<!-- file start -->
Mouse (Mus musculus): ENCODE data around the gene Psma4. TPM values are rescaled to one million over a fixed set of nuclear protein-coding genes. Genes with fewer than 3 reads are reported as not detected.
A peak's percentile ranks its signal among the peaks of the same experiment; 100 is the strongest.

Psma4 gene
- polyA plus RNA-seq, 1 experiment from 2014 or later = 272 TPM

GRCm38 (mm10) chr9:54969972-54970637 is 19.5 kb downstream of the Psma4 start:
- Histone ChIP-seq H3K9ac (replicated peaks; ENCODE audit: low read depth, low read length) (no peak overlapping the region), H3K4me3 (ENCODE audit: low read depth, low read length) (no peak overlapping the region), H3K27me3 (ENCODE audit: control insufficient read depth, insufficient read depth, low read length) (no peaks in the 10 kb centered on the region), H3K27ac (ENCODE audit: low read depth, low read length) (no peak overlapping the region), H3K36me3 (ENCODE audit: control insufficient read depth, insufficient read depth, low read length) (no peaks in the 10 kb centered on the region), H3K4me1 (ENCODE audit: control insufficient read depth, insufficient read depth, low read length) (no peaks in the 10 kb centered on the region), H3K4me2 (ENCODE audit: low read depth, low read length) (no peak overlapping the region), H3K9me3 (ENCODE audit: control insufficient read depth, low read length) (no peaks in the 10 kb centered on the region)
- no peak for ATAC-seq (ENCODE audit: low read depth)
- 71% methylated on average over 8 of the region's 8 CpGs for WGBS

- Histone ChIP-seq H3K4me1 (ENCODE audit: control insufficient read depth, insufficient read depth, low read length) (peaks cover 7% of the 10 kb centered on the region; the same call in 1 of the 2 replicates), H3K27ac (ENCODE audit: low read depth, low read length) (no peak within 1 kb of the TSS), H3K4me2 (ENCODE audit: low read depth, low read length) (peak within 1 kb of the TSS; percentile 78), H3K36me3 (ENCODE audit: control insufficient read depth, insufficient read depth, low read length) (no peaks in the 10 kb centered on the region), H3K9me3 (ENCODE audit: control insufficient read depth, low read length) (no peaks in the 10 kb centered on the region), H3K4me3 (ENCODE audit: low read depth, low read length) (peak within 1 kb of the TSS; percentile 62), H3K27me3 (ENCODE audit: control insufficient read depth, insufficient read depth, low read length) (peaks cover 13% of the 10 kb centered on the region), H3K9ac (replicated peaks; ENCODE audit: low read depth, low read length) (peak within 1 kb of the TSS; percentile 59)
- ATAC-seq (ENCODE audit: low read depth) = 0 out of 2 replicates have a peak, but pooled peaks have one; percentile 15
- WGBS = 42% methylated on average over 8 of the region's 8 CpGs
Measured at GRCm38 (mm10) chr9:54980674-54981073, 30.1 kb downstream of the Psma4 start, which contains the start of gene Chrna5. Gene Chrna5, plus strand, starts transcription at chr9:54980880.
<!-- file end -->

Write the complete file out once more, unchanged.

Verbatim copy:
Mouse (Mus musculus): ENCODE data around the gene Psma4. TPM values are rescaled to one million over a fixed set of nuclear protein-coding genes. Genes with fewer than 3 reads are reported as not detected.
A peak's percentile ranks its signal among the peaks of the same experiment; 100 is the strongest.

Psma4 gene
- polyA plus RNA-seq, 1 experiment from 2014 or later = 272 TPM

GRCm38 (mm10) chr9:54969972-54970637 is 19.5 kb downstream of the Psma4 start:
- Histone ChIP-seq H3K9ac (replicated peaks; ENCODE audit: low read depth, low read length) (no peak overlapping the region), H3K4me3 (ENCODE audit: low read depth, low read length) (no peak overlapping the region), H3K27me3 (ENCODE audit: control insufficient read depth, insufficient read depth, low read length) (no peaks in the 10 kb centered on the region), H3K27ac (ENCODE audit: low read depth, low read length) (no peak overlapping the region), H3K36me3 (ENCODE audit: control insufficient read depth, insufficient read depth, low read length) (no peaks in the 10 kb centered on the region), H3K4me1 (ENCODE audit: control insufficient read depth, insufficient read depth, low read length) (no peaks in the 10 kb centered on the region), H3K4me2 (ENCODE audit: low read depth, low read length) (no peak overlapping the region), H3K9me3 (ENCODE audit: control insufficient read depth, low read length) (no peaks in the 10 kb centered on the region)
- no peak for ATAC-seq (ENCODE audit: low read depth)
- 71% methylated on average over 8 of the region's 8 CpGs for WGBS

- Histone ChIP-seq H3K4me1 (ENCODE audit: control insufficient read depth, insufficient read depth, low read length) (peaks cover 7% of the 10 kb centered on the region; the same call in 1 of the 2 replicates), H3K27ac (ENCODE audit: low read depth, low read length) (no peak within 1 kb of the TSS), H3K4me2 (ENCODE audit: low read depth, low read length) (peak within 1 kb of the TSS; percentile 78), H3K36me3 (ENCODE audit: control insufficient read depth, insufficient read depth, low read length) (no peaks in the 10 kb centered on the region), H3K9me3 (ENCODE audit: control insufficient read depth, low read length) (no peaks in the 10 kb centered on the region), H3K4me3 (ENCODE audit: low read depth, low read length) (peak within 1 kb of the TSS; percentile 62), H3K27me3 (ENCODE audit: control insufficient read depth, insufficient read depth, low read length) (peaks cover 13% of the 10 kb centered on the region), H3K9ac (replicated peaks; ENCODE audit: low read depth, low read length) (peak within 1 kb of the TSS; percentile 59)
- ATAC-seq (ENCODE audit: low read depth) = 0 out of 2 replicates have a peak, but pooled peaks have one; percentile 15
- WGBS = 42% methylated on average over 8 of the region's 8 CpGs
Measured at GRCm38 (mm10) chr9:54980674-54981073, 30.1 kb downstream of the Psma4 start, which contains the start of gene Chrna5. Gene Chrna5, plus strand, starts transcription at chr9:54980880.